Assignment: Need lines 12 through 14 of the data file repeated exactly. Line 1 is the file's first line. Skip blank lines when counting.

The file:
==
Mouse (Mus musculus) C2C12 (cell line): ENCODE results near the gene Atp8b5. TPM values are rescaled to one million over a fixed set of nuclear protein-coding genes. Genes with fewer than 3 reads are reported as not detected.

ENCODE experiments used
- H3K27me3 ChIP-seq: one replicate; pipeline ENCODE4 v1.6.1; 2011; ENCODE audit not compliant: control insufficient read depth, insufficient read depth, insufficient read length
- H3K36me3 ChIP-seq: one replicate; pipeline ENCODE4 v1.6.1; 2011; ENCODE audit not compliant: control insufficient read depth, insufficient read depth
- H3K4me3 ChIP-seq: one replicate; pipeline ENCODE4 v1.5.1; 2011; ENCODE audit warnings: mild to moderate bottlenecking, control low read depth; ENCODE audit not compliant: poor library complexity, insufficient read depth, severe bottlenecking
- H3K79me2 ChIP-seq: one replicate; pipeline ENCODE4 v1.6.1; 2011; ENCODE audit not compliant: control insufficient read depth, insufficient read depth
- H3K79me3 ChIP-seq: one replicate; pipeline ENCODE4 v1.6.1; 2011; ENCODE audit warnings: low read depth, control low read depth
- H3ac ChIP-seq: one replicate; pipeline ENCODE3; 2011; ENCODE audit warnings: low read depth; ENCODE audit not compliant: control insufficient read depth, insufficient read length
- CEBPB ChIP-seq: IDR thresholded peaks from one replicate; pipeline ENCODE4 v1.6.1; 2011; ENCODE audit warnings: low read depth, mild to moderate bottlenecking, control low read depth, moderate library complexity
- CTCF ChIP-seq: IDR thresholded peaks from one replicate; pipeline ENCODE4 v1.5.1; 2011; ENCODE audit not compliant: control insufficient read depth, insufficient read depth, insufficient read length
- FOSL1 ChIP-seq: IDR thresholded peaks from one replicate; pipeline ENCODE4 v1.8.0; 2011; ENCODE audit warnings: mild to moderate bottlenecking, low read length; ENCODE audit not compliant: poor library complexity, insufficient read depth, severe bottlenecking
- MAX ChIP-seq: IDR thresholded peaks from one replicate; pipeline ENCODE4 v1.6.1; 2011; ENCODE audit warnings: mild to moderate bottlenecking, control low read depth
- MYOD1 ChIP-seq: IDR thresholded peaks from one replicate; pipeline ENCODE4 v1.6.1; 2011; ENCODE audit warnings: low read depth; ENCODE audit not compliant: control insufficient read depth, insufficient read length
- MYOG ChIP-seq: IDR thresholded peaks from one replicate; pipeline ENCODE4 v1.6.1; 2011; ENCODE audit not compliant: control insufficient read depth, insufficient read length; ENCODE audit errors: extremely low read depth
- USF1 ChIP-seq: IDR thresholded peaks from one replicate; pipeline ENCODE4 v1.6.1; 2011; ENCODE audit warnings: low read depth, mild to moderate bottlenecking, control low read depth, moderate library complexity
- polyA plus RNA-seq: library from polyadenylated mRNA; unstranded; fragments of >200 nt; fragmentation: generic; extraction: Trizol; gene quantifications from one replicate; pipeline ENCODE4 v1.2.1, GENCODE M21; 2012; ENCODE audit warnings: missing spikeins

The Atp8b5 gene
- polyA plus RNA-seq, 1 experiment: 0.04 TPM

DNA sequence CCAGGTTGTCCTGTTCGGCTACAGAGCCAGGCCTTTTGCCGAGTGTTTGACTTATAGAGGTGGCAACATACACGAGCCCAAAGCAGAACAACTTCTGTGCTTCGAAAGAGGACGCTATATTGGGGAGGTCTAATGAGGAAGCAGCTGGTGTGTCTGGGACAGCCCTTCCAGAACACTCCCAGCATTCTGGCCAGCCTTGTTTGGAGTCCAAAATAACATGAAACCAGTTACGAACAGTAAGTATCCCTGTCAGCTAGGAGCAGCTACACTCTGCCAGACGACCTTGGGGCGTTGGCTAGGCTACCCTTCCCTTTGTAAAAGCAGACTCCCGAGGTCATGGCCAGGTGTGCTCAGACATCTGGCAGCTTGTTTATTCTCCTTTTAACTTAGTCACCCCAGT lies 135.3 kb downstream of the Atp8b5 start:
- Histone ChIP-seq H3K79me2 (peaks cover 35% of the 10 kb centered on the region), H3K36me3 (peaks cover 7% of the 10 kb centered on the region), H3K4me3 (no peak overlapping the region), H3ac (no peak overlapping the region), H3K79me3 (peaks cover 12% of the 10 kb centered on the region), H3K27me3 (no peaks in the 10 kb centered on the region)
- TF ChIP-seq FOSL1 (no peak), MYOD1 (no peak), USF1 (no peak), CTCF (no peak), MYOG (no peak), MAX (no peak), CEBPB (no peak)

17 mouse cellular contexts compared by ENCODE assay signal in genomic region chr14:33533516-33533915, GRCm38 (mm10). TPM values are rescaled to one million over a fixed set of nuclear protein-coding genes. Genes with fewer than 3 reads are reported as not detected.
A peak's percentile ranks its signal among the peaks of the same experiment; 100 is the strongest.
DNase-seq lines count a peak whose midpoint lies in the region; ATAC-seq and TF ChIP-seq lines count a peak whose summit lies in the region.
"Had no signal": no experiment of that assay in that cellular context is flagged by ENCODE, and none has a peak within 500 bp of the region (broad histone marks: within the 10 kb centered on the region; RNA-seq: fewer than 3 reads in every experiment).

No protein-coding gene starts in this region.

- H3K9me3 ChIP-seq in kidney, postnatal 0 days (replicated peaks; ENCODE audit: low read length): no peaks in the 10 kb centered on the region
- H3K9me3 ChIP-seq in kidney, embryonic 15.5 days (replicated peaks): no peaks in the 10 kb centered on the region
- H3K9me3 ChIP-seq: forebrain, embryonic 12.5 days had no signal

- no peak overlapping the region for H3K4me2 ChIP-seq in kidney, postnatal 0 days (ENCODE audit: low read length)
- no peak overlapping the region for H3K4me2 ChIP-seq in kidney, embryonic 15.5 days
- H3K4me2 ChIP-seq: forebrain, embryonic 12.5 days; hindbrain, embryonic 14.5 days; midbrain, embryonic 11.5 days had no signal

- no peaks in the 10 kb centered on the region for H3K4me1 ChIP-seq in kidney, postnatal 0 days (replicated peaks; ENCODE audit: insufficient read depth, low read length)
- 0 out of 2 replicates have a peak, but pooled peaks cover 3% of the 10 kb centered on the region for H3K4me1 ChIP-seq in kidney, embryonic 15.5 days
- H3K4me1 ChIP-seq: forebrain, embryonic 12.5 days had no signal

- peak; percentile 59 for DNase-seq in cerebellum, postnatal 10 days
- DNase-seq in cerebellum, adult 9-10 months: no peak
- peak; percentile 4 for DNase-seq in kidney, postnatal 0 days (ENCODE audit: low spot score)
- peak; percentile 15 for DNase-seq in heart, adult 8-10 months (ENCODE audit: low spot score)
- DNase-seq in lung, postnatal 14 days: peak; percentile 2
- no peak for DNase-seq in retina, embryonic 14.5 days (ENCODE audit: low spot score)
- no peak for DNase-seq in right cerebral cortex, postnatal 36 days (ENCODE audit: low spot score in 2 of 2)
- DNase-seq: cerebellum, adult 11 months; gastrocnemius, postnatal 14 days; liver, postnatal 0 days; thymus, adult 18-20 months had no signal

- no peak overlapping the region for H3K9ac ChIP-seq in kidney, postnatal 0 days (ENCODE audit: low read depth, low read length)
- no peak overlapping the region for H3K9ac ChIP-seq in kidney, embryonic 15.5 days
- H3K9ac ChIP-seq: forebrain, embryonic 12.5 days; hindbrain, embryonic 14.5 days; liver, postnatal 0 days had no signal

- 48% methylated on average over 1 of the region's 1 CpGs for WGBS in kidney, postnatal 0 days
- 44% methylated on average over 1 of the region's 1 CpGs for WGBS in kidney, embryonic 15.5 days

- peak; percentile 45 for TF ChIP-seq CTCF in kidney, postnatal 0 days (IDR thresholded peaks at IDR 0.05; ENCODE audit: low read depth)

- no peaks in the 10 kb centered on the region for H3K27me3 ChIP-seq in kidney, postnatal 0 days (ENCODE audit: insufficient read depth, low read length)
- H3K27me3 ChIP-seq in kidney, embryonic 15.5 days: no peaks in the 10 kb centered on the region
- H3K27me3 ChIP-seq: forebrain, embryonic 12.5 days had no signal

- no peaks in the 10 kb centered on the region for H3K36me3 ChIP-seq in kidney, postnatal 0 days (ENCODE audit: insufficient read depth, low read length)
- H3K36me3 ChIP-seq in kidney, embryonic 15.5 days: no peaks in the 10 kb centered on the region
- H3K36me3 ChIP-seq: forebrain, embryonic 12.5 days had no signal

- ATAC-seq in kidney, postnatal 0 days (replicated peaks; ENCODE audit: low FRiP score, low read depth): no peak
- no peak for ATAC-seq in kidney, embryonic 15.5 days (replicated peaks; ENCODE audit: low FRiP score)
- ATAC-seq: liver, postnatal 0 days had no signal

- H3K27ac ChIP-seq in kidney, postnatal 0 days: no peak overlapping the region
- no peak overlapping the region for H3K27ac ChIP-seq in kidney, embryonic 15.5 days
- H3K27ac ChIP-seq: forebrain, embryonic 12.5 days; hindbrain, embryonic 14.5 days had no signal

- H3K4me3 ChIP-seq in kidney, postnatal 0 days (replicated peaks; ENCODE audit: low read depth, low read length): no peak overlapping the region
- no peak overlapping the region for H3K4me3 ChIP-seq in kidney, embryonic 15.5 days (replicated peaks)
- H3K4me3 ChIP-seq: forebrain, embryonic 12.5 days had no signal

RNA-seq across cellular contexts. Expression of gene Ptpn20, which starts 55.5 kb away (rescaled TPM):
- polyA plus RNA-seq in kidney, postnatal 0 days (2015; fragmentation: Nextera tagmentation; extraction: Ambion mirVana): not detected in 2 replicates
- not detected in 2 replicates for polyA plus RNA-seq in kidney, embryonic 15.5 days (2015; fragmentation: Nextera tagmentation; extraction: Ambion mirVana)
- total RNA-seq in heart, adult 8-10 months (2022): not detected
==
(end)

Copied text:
- MAX ChIP-seq: IDR thresholded peaks from one replicate; pipeline ENCODE4 v1.6.1; 2011; ENCODE audit warnings: mild to moderate bottlenecking, control low read depth
- MYOD1 ChIP-seq: IDR thresholded peaks from one replicate; pipeline ENCODE4 v1.6.1; 2011; ENCODE audit warnings: low read depth; ENCODE audit not compliant: control insufficient read depth, insufficient read length
- MYOG ChIP-seq: IDR thresholded peaks from one replicate; pipeline ENCODE4 v1.6.1; 2011; ENCODE audit not compliant: control insufficient read depth, insufficient read length; ENCODE audit errors: extremely low read depth